That count was based on “full-time equivalent” counts that account for students who attend class part time. The new data, which was published this month by the Michigan Center for Performance and Information, is based on simple student head counts. The new numbers are not comparable to the figures Chalkbeat reported in the fall.

At the time, Gov. Gretchen Whitmer acknowledged that missing students are “a significant concern.” State superintendent Michael Rice acknowledged that some students — he eventually put the number at 13,000 — “likely weren’t being educated” during the pandemic.

So far, though, there has been no coordinated statewide effort to find them.

“Bold leadership is needed now,” said Jennifer Mrozowski, director of communications for The Education Trust-Midwest, a nonprofit education advocacy group. “State leaders should develop a plan that includes near- and far-term solution-oriented strategies to ensure that our students, who have suffered from interrupted learning over two school years, can have every opportunity to catch up and accelerate.”

“This data makes clear Michigan must rise to the opportunity and the challenge before us, act with great urgency and invest significantly and equitably in Michigan’s children, especially those who have historically been underserved.”

Rice didn’t answer requests for comment Tuesday.

Michigan counts student enrollment twice a year, in October and February. Some superintendents say their enrollments are rebounding as they offer more in-person instruction. Enrollment figures for February aren’t yet available.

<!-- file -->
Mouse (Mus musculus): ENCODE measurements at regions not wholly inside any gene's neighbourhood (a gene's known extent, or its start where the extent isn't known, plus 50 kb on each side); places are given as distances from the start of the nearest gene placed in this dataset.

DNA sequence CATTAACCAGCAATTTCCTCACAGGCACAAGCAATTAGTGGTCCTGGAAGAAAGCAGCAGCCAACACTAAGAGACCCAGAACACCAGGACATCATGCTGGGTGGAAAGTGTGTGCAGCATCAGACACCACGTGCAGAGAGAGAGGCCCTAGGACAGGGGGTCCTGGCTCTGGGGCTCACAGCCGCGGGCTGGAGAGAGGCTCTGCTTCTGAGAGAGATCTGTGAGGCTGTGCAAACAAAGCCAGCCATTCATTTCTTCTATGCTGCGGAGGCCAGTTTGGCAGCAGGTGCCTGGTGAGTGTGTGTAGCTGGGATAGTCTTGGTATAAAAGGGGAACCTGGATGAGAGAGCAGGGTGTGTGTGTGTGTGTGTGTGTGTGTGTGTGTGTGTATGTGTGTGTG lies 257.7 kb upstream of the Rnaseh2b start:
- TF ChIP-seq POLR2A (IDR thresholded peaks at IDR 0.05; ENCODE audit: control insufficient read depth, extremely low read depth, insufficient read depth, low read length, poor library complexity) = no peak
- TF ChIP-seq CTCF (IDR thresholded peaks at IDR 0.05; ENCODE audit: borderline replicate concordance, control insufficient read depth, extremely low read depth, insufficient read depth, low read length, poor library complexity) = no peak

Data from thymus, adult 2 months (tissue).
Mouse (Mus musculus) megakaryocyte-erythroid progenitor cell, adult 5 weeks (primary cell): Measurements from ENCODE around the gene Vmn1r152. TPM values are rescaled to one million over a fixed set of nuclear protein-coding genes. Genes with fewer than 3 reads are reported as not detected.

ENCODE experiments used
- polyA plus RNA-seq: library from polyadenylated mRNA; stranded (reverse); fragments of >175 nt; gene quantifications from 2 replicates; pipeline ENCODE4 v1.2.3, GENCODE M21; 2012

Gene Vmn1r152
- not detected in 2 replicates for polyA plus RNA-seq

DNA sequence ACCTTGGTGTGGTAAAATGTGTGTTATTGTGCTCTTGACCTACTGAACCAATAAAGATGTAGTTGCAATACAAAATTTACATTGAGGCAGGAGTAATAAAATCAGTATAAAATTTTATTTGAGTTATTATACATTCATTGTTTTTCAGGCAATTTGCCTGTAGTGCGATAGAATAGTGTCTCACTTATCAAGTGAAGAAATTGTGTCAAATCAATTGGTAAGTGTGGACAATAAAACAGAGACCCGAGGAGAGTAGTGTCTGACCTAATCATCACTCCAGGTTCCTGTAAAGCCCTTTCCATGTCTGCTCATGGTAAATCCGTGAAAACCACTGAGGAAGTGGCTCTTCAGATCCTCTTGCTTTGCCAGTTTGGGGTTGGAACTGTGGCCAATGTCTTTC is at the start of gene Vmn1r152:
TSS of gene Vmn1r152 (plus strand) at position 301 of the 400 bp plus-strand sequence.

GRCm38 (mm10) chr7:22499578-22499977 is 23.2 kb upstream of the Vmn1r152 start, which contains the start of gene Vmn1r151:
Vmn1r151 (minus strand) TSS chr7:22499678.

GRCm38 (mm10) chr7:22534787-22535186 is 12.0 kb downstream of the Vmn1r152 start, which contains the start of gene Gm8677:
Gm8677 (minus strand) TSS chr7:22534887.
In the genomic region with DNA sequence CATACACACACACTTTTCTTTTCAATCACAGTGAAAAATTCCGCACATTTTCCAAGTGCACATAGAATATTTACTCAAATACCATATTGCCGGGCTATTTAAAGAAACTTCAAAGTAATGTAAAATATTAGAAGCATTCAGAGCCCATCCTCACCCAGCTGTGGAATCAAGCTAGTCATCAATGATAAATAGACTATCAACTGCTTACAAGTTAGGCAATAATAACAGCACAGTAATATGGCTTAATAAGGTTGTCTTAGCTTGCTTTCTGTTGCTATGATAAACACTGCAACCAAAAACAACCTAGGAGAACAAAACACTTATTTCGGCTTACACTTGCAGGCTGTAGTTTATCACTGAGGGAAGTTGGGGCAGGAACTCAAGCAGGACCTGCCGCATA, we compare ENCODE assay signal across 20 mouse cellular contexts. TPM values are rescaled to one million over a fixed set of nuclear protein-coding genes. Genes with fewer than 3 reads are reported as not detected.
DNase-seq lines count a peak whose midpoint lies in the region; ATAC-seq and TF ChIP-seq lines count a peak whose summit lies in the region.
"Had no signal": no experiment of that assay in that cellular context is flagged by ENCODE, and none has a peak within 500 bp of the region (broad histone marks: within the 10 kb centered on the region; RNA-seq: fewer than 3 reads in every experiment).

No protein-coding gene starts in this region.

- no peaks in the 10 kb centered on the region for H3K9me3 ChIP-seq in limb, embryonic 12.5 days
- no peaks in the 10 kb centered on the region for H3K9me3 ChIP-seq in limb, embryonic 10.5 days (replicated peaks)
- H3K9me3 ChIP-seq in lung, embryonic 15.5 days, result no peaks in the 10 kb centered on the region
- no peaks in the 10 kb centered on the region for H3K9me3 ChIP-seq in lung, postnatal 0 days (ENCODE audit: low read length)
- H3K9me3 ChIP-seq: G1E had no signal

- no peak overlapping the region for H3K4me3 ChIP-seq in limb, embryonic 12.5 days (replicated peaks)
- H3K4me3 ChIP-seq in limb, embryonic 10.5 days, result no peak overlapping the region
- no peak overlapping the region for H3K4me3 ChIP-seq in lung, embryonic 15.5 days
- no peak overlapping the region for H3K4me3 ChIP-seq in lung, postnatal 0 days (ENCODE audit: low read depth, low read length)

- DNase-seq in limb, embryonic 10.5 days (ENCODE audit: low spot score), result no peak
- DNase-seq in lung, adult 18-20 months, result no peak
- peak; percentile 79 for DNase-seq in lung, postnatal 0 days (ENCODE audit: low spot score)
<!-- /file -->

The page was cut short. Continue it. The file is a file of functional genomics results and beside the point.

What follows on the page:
Rice has called on the state legislature to require home-schooling families to register with the state. He said in December that 17,000 families told their schools that they planned to home-school during the pandemic. But the number could be higher — Michigan parents don’t have to tell anyone before starting a home-school.

With no quality controls in place, there is no way to know whether students who are being home-schooled this year will learn as much as they would have in a private or public school. Some district leaders say they have already begun to prepare to help students catch up after a year of home-schooling.

Individual teachers and districts have tried to find students, going to great lengths in some cases to call students, leave messages, and reach out to relatives. In Detroit, teachers, staff, and volunteers went door to door to ensure students came to school.

Individual teachers and districts have tried to find students, going to great lengths in some cases to call students, leave messages, and reach out to relatives. In Detroit, teachers, staff, and volunteers went door to door to ensure students came to school.

Districts in rural, urban, affluent, and low-income areas lost students. Detroit lost 1,600 students, or 3%.

Oak Park, which enrolls a high proportion of students of color, lost 542 students, or 12%.

Birmingham, a majority white, affluent district, lost 486 or 6%.

Three federal coronavirus relief packages have now passed Congress, all of them containing substantial support for schools that could be used to find students and help those who missed a large chunk of school.

In the most recent package, Michigan is set to receive $3.7 billion, of which a significant portion must be spent on efforts to help make up for the academic and emotional toll of the pandemic on students across the state.